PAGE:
The United States of America (USA), commonly known as the United States or America, is a country composed of 50 states, a federal district, five major self-governing territories, and various possessions. At 3.8 million square miles, the United States is the world's third or fourth largest country by total area and is slightly smaller than the entire continent of Europe's 3.9 million square miles. With a population of over 327 million people, the U.S. is the third most populous country. The capital is Washington, D.C., and the largest city by population is New York City. Forty-eight states and the capital's federal district are contiguous in North America between Canada and Mexico. The State of Alaska is in the northwest corner of North America, bordered by Canada to the east and across the Bering Strait from Russia to the west. The State of Hawaii is an archipelago in the mid-Pacific Ocean. The U.S. territories are scattered about the Pacific Ocean and the Caribbean Sea, stretching across nine official time zones. The extremely diverse geography, climate, and wildlife of the United States make it one of the world's 17 megadiverse countries.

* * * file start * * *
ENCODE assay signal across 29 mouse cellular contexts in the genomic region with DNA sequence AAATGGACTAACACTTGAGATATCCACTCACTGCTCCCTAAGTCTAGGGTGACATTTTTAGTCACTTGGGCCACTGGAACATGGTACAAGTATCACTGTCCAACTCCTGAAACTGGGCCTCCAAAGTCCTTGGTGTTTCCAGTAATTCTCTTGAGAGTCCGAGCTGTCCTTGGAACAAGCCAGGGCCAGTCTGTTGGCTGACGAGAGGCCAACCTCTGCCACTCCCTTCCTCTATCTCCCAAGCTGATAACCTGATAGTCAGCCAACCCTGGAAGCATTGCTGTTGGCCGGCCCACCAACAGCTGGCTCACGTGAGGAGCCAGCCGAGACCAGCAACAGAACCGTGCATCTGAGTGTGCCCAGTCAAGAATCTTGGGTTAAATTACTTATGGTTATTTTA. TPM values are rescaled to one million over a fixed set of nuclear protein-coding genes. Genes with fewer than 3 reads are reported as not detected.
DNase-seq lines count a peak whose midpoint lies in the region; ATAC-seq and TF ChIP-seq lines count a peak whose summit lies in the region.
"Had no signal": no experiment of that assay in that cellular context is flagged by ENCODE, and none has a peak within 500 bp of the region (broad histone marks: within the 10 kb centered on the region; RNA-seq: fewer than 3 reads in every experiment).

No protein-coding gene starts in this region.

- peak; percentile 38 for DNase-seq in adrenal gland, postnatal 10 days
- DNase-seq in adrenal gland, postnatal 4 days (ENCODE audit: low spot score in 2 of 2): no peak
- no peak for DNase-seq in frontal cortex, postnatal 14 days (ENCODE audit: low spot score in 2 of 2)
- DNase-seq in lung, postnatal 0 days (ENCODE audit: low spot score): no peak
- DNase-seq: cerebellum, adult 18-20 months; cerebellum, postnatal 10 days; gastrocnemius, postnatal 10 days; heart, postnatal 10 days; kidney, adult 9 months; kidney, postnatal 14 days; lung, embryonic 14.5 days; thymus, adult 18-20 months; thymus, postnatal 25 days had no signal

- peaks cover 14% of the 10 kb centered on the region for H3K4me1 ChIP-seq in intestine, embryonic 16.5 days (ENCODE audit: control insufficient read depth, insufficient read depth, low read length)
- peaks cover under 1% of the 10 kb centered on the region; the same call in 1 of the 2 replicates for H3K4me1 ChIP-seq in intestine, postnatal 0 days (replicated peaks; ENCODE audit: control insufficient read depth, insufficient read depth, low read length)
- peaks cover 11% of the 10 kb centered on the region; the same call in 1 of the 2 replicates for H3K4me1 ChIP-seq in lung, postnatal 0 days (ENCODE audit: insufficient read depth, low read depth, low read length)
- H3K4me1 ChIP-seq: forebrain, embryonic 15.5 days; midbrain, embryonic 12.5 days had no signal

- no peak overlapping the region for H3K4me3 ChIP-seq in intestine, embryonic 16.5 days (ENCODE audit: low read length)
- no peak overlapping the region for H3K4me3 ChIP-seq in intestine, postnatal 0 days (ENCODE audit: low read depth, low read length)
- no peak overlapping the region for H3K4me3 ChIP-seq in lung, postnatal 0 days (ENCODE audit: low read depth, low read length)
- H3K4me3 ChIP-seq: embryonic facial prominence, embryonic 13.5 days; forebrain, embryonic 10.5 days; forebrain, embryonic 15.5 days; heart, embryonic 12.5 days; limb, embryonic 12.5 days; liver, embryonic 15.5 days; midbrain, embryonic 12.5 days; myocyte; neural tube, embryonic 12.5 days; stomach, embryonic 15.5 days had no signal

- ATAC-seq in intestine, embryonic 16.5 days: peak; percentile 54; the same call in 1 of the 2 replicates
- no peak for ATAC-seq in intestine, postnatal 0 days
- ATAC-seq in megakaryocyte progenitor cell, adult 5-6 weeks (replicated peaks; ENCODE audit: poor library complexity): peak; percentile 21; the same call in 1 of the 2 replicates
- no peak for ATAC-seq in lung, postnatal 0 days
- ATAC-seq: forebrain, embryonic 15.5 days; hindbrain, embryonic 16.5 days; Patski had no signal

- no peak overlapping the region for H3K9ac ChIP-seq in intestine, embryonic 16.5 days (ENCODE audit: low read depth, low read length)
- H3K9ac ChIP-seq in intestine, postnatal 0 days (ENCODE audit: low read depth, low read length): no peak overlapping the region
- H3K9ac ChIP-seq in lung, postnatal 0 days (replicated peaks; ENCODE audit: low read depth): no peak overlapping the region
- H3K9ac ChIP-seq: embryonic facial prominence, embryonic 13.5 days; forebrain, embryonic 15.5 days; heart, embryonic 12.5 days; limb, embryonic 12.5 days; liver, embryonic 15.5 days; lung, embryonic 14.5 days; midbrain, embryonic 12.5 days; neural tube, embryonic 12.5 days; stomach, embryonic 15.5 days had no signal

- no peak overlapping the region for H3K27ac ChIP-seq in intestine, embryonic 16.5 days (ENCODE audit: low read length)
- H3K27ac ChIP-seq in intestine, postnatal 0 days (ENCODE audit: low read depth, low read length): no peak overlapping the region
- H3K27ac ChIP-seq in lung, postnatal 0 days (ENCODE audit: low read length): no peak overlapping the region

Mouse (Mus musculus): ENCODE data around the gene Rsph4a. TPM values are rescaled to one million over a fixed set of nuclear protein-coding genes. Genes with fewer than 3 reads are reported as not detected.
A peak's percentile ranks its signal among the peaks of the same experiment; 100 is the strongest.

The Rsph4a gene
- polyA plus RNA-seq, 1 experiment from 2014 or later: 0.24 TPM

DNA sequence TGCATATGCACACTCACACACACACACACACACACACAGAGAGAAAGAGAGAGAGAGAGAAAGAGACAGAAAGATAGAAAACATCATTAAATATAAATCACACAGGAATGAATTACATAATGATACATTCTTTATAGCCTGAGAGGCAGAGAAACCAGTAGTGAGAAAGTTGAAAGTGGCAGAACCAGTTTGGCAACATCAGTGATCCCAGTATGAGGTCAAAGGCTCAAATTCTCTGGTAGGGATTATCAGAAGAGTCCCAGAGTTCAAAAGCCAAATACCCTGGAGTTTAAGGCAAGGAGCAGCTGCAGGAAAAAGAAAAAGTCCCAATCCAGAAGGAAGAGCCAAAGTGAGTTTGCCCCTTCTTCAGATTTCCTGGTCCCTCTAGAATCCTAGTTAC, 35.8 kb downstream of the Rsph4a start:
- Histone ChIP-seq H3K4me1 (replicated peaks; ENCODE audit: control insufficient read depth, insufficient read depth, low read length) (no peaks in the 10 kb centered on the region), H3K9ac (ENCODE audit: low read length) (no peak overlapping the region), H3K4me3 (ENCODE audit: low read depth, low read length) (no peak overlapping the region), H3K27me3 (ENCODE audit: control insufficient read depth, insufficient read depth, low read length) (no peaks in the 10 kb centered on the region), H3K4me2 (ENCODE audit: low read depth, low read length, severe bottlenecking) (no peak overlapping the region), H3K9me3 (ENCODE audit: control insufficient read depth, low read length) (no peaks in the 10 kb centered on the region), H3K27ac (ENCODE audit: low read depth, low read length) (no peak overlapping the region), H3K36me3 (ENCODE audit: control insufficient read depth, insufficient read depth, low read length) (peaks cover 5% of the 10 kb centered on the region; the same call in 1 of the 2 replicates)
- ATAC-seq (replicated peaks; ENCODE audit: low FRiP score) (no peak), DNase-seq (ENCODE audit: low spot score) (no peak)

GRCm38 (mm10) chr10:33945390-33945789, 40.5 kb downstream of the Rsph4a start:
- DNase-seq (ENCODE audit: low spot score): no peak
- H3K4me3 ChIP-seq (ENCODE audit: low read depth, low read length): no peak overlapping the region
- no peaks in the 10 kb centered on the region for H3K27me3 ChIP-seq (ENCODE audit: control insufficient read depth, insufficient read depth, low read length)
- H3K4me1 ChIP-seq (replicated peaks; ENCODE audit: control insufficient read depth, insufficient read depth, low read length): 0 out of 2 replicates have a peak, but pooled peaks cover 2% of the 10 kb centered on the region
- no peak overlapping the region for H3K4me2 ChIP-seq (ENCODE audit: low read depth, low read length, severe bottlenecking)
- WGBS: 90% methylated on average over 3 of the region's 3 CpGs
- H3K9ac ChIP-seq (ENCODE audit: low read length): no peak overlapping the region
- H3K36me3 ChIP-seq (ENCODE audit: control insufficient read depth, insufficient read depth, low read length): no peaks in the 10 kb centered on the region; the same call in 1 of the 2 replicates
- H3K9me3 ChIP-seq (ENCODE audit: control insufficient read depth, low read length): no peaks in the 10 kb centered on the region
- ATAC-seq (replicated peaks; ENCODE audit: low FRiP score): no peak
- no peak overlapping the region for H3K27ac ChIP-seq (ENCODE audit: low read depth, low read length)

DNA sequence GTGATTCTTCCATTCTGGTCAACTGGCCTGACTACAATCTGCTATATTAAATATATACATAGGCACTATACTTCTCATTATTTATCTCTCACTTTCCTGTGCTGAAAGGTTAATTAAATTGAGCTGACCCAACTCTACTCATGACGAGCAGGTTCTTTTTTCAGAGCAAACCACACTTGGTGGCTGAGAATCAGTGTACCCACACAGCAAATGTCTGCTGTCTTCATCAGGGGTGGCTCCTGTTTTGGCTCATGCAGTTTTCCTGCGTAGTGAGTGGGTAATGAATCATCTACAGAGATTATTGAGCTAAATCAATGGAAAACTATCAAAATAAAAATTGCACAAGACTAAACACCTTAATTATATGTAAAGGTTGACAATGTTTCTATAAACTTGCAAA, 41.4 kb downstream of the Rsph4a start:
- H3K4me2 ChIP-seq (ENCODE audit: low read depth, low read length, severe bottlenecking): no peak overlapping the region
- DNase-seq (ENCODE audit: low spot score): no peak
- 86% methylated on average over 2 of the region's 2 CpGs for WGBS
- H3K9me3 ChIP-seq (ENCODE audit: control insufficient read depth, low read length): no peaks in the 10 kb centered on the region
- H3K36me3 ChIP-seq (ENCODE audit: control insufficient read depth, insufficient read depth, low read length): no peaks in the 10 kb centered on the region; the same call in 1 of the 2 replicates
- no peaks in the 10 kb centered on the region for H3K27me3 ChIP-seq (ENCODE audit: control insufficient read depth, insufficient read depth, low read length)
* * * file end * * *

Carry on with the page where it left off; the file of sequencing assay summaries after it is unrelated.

Contents

Biography

He worked on a farm in Temple, New Hampshire, served an apprenticeship to a clothier in Groton, Massachusetts, and, after graduation at Harvard in 1825, taught an academy in Lexington, Massachusetts, in 1825/6. He was a tutor in mathematics at Harvard in 1826/7.

Temple, New Hampshire Town in New Hampshire, United States